She is watching and waiting to find out if the money will come, but, she says, she isn't planning on going anywhere if it doesn't. Larson is a lifeline to hundreds of women who may not know what their legal options are or how to support themselves after leaving an abusive relationship, and she knows it. Like so many other victims advocates and providers, she recognizes that the availability of services can be the difference between safety and danger, and, often, life and death, for a woman in a violent situation.
The director of a Florida shelter expressed concern that, already operating on a shoestring budget, the loss of federal funds would mean putting out 14 families and more than 30 children who are currently being housed by the program. In California, one shelter is taking a "scattered furlough" approach in order to stay open while keeping administrative costs low, asking staff to choose one day a week as a furlough day so that the shelter never has to close for a full day.
The stakes are simply too high to close. So Larson, like many others, will keep working -- with or without pay -- for as long as she can. "I am not going to walk away from this job," she says.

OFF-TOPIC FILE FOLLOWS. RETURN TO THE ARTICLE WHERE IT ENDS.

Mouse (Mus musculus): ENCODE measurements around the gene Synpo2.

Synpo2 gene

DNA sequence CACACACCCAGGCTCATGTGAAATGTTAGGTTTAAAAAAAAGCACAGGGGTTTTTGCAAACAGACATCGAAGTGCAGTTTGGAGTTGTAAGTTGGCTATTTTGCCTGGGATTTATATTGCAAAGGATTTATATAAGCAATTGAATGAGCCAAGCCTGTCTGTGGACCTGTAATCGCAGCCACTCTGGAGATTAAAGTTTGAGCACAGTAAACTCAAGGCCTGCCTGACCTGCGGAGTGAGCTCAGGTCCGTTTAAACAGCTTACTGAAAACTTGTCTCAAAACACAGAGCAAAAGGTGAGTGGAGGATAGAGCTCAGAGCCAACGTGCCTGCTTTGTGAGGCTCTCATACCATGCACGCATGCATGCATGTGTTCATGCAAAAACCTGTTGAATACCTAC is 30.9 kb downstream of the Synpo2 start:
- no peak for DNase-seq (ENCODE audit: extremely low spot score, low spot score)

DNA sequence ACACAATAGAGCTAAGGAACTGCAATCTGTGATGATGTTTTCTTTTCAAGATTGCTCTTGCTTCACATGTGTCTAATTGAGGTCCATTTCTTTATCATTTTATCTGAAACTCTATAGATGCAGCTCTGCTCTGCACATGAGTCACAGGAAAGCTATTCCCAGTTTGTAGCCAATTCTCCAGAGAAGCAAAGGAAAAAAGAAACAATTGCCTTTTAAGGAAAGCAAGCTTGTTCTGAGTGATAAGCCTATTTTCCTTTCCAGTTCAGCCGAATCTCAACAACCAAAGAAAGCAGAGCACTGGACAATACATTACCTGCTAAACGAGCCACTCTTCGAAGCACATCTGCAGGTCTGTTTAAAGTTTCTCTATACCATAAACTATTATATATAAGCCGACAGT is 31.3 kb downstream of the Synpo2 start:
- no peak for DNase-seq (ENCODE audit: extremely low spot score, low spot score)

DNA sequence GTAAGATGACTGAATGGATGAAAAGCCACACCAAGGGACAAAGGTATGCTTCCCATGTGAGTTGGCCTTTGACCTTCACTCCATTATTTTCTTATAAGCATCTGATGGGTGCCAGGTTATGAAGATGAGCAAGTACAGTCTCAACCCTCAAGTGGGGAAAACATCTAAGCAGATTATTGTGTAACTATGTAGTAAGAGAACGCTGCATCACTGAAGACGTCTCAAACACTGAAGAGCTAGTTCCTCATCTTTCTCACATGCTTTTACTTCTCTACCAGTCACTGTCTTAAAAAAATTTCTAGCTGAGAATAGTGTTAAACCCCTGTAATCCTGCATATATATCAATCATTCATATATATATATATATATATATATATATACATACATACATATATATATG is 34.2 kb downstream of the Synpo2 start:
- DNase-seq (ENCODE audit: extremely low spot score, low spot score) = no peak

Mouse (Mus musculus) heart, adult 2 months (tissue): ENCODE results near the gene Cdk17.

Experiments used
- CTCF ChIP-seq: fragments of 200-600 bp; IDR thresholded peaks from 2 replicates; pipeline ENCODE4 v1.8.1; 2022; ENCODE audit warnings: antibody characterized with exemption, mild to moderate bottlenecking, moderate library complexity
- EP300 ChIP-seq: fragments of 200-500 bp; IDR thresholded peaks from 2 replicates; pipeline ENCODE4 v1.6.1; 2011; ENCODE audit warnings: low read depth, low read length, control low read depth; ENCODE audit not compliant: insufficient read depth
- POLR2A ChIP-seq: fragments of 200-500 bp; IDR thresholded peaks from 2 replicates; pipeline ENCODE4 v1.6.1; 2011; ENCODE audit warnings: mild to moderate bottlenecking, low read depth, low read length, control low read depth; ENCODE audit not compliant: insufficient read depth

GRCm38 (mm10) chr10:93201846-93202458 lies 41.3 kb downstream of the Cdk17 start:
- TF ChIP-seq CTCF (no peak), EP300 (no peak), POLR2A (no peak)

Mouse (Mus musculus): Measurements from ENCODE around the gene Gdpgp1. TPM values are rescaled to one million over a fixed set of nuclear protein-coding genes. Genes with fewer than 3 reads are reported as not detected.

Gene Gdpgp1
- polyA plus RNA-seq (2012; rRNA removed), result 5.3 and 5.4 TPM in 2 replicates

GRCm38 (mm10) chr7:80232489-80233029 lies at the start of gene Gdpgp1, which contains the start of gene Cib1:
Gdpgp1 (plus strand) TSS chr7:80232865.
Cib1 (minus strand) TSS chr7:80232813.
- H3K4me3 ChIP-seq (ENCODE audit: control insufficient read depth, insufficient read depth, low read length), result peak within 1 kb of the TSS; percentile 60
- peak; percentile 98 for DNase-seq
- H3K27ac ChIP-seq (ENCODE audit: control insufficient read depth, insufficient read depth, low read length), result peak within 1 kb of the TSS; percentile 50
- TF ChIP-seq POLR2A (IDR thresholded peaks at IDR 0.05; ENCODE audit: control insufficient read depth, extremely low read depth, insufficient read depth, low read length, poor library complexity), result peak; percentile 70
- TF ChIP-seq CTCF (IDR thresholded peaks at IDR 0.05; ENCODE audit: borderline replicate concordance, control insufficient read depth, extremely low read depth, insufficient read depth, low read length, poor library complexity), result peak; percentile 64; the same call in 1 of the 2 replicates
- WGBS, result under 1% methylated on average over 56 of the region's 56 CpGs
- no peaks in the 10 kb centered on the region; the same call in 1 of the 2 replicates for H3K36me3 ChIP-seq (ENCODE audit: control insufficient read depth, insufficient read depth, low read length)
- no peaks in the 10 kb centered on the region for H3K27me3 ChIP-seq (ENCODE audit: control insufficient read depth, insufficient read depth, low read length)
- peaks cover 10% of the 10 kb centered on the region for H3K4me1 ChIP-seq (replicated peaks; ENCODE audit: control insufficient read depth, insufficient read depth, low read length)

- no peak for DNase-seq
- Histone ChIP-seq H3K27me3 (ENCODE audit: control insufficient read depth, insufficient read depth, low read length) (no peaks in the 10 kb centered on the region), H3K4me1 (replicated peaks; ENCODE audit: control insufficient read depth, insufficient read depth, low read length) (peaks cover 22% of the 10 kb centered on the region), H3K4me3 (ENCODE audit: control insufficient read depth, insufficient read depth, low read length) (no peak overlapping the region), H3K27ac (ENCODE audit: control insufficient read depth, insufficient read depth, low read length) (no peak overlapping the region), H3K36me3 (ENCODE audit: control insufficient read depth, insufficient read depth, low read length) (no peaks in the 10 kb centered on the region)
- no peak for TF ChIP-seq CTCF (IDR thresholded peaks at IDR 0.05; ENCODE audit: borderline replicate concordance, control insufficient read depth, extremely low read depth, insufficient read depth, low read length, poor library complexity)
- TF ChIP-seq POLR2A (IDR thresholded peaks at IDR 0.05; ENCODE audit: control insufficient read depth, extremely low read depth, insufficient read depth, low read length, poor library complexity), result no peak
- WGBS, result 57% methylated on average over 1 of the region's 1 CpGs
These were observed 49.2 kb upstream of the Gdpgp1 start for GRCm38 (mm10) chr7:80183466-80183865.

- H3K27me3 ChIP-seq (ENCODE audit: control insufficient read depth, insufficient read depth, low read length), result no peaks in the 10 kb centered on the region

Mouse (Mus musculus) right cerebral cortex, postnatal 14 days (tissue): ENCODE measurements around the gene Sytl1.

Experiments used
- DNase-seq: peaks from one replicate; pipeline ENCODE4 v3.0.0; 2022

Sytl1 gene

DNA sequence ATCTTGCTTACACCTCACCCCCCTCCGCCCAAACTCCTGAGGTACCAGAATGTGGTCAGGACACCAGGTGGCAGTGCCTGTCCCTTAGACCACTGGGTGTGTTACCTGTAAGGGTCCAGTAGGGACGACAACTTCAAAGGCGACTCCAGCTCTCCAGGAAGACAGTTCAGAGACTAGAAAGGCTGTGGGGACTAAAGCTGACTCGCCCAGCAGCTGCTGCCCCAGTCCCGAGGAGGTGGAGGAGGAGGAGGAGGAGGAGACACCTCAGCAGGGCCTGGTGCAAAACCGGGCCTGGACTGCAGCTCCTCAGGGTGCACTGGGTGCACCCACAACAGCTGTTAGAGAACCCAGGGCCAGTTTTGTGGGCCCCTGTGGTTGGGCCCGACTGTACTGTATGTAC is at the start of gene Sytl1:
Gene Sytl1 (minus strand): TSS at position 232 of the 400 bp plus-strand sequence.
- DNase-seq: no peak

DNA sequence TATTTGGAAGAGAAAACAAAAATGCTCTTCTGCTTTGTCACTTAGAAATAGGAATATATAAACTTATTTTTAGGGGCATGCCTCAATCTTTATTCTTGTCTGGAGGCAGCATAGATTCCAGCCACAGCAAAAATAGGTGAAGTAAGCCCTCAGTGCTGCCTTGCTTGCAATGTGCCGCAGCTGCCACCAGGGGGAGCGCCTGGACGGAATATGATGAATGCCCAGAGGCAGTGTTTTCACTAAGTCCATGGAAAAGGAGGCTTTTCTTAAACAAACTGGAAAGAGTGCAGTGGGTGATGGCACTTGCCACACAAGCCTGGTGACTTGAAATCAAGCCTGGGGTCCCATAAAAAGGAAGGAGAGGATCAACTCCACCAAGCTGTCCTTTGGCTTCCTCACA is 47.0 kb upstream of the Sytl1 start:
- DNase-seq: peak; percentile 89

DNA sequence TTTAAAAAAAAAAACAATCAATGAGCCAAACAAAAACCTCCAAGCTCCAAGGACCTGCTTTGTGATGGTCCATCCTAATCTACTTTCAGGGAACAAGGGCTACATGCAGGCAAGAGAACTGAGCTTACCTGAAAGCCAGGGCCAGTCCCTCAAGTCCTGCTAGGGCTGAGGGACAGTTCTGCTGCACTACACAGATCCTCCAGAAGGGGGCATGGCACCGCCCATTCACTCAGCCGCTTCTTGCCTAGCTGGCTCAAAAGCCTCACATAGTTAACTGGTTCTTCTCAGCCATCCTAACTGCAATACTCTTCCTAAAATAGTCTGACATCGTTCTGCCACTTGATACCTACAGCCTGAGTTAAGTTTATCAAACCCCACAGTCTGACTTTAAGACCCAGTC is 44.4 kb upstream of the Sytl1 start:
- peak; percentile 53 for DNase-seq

Southworth says that after news of the shutdown hit, she was sending out two emails simultaneously: one to her own colleagues, strategizing about how to keep their own lights on, and one to programs across the country, urging them to submit any requests for reimbursement to draw down funds before everything closed.
"The advocates themselves are taking a hit too," Southworth continues. "The average starting salary at many of these nonprofits is $21,000. Many people who do this work are barely making ends meet themselves."
"People who do victims services are a really unique, thoughtful group," says a state-level grants manager who requested anonymity. "They will stick it out for as long as they can, even without getting paid. But that will be a hard hit to their families, too."
Circumstances are, of course, different in different places. If the shutdown stretches on, some programs, particularly in rural areas, may only have weeks before running out of money, while others may be able to operate for months before their reserve funds are used up. But domestic violence and sexual assault do not stop in a shutdown, and countless survivors are now being revictimized by their government's indifference.
"Crisis service providers are the same as first responders," Southworth says. "When we pick up the phone and dial 911, we expect a police officer to respond or the fire department to show up with a truck. If a woman is running for her life from her partner, we expect the same emergency response. We expect this in a civilized society, that there must be a safe place where she can go."